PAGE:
Desi and Kabuli chickpeas are the two market classes produced in Saskatchewan. Desi types have smaller, angular seeds with yellow to brown seed coats. Kabuli types have a rounded seed with a cream-coloured coat. Chickpeas are grown for human consumption.

Seeding

Chickpeas fit well into a direct seeding crop system under both minimum and no-till soil management. Chickpeas prefer well-drained land or soil with lighter texture.

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Field Management

Disease and weeds can significantly affect the yield and quality of chickpeas, moreso than insects. It is important to have an long-term strategy in place, and be aware of control options available, to mitigate these issues. 

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Harvest

Chickpeas are considered ready to harvest when the majority of the plants are yellow and most pods are mature. At this stage, the top of the plant may still be green.

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Faba Beans

There are two types of faba beans grown in Western Canada: tannin and low-or near zero-tannin types. Large-seeded tannin types are suited for human consumption markets, with Egypt being the main importing country. The smaller low-tannin types are used mainly for livestock feed domestically.

Seeding

To maximize the benefits of faba beans in your rotation, choose fields that have low nitrogen levels. Fallow fields, or fields with failed crops from the previous season, may have higher levels of available nitrogen.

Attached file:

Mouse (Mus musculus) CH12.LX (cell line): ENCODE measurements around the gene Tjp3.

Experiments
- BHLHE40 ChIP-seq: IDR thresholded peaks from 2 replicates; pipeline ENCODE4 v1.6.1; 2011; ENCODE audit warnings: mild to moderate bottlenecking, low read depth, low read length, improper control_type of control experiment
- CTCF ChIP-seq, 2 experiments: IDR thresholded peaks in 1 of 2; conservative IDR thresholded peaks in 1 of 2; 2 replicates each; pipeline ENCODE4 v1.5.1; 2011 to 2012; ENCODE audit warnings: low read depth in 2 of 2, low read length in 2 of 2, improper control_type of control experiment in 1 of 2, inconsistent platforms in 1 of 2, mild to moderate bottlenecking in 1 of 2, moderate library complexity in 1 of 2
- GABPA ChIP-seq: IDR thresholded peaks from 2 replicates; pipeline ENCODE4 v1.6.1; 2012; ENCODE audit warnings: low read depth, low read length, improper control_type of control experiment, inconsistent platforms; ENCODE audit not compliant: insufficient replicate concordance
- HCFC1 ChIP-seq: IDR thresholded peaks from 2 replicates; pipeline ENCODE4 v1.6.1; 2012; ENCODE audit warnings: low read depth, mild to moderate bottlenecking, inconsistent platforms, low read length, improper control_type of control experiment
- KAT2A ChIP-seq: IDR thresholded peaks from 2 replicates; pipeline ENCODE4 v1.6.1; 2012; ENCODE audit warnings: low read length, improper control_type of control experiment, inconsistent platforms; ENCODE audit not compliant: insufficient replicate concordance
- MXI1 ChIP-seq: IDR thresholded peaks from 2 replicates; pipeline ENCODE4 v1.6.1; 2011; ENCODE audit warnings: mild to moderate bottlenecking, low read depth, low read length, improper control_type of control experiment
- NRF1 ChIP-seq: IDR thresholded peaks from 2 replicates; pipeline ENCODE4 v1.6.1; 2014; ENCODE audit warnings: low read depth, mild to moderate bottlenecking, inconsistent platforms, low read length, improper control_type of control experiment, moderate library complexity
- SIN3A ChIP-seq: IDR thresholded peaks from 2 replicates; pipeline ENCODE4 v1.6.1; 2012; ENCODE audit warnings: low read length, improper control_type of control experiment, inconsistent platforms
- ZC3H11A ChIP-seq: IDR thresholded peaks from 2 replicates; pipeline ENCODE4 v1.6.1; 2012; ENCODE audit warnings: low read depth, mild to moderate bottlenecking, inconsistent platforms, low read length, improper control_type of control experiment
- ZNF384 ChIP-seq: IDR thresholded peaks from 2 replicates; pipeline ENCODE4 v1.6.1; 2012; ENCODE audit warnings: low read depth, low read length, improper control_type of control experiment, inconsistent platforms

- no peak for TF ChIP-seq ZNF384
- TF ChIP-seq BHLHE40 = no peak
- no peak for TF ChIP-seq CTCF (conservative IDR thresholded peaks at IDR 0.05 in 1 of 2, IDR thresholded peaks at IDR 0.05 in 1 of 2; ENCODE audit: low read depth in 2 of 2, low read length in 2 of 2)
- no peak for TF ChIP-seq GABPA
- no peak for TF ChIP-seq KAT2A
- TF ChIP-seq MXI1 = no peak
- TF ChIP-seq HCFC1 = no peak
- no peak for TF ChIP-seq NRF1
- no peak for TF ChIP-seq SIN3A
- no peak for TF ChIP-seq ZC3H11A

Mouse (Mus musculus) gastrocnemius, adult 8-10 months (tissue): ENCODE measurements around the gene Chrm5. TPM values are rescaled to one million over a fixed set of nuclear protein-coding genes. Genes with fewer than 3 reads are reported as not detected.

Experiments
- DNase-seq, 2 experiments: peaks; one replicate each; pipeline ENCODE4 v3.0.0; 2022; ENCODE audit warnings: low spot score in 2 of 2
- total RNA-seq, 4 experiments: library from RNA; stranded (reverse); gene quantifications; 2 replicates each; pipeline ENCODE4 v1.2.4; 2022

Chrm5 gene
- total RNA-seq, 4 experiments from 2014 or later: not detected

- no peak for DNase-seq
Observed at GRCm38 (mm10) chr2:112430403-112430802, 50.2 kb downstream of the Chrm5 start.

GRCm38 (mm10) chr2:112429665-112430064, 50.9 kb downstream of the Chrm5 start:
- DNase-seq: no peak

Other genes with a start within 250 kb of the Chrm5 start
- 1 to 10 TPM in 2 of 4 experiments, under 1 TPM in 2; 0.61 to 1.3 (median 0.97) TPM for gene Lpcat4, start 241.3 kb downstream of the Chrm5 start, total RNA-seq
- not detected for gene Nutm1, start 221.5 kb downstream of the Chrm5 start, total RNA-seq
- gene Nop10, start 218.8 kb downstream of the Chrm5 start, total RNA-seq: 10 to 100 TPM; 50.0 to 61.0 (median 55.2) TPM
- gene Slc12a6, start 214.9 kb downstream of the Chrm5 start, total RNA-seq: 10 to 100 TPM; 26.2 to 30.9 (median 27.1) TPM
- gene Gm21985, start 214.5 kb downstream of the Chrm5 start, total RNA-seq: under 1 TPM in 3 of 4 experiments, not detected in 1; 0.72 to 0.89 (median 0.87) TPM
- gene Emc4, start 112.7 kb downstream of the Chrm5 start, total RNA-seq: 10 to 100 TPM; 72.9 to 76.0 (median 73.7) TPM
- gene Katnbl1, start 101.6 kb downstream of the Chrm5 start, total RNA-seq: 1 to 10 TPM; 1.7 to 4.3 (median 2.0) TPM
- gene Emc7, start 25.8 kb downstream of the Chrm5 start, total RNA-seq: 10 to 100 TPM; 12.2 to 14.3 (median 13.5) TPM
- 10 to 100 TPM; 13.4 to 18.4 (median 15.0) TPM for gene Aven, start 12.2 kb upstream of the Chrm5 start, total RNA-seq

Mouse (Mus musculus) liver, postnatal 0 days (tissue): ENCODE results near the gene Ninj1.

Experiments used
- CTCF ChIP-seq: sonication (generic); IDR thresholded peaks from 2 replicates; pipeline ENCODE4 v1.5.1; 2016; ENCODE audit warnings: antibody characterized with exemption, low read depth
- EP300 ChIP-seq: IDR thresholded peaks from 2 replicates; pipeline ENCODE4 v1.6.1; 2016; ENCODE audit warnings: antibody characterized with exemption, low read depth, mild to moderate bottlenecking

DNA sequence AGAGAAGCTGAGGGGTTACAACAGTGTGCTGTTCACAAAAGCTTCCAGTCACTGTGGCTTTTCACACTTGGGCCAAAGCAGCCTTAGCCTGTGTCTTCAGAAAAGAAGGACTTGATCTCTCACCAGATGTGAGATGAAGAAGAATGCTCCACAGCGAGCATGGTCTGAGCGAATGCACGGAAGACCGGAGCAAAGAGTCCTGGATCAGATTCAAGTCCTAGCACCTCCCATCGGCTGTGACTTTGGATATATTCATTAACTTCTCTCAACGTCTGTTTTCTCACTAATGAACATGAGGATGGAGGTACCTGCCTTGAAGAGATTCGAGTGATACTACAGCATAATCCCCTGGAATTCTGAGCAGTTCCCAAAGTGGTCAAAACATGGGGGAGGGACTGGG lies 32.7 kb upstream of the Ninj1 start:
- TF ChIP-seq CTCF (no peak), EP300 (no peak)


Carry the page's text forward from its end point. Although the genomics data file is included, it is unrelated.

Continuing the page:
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Field Management

There are a number of pests that can affect the yield and quality of faba beans. Field scouting and an integrated pest management plan can help control weeds, diseases, and insects in your faba bean crop.

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Harvest

Faba beans mature in 110 to 130 days depending on moisture conditions. As the crop matures, the lower leaves darken and drop, the bottom pods turn black and dry from the bottom to the top of the plant.

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Dry Beans

Pinto beans are the most widely grown bean class in Saskatchewan, followed by more limited production of navy, black, and small red beans. Dry beans are primarily grown for human consumption in North America and the United Kingdom.

Seeding

Dry beans are a dicot crop with epigeal emergence, meaning that after germination, the cotyledons and the growing point push up above-ground.

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Field Management

Dry beans are not competitive against weeds and are susceptible to many different diseases and insects. Good management practices can help mitigate risks from pests in your dry bean crop.

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Harvest

Several different techniques are used to harvest dry beans focused on reducing seed damage and losses. Quality is very important, and seed coat colour and viability must be high for seeds headed to the edible market.